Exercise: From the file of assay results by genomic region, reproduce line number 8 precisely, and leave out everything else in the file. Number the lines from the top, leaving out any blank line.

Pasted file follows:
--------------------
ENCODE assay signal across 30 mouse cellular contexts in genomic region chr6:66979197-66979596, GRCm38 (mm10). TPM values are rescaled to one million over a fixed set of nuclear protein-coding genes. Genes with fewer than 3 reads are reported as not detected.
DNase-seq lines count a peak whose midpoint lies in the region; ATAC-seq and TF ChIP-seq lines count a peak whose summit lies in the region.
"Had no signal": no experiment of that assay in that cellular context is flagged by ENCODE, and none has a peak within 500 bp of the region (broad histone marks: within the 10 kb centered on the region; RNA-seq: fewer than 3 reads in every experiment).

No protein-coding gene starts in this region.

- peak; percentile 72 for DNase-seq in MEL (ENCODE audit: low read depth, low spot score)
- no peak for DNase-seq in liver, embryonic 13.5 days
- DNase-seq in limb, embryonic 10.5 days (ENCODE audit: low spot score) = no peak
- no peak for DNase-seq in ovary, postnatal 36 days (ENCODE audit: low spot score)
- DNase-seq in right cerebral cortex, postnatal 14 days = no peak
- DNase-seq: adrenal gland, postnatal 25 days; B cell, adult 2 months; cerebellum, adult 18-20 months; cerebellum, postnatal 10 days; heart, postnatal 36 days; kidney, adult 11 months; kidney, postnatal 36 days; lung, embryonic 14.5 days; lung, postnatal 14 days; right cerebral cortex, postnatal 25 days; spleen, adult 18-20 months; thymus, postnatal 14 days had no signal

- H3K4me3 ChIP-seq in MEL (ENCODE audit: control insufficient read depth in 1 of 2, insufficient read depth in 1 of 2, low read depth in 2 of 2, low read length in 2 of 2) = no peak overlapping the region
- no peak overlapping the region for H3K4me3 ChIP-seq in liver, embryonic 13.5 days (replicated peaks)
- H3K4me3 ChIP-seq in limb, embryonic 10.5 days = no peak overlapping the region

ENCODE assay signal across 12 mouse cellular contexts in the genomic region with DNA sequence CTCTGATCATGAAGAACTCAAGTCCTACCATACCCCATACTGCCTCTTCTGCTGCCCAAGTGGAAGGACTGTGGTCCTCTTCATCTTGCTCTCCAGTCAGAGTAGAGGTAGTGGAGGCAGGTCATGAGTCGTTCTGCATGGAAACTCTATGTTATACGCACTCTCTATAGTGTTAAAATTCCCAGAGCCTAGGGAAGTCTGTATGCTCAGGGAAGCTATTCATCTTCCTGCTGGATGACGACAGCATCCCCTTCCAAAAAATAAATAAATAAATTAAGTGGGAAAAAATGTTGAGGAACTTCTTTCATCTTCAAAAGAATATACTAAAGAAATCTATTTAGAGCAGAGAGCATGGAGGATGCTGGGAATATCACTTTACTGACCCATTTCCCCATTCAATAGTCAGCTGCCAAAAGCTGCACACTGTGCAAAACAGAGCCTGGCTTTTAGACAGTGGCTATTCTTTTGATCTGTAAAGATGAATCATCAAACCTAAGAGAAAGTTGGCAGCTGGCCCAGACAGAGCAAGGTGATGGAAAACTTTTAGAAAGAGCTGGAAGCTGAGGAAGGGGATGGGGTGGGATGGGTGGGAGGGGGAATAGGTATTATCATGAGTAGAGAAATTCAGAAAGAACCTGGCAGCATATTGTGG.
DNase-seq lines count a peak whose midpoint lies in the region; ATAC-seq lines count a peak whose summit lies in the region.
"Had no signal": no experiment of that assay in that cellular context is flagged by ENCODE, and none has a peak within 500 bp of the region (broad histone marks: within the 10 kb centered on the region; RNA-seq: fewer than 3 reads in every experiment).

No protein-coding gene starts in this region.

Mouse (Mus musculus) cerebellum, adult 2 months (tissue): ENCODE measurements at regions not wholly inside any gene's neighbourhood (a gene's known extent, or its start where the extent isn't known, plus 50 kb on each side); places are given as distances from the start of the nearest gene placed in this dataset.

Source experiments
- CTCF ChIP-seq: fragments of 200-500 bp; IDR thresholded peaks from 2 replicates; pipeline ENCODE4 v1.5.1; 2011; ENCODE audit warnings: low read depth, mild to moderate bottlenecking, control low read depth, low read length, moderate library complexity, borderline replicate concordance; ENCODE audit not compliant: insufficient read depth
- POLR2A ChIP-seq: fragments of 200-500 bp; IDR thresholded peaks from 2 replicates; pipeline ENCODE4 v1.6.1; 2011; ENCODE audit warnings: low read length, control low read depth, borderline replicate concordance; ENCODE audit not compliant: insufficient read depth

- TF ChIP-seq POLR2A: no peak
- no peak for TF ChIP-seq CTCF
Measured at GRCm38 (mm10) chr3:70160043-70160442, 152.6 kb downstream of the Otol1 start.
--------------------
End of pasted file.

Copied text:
- no peak for DNase-seq in ovary, postnatal 36 days (ENCODE audit: low spot score)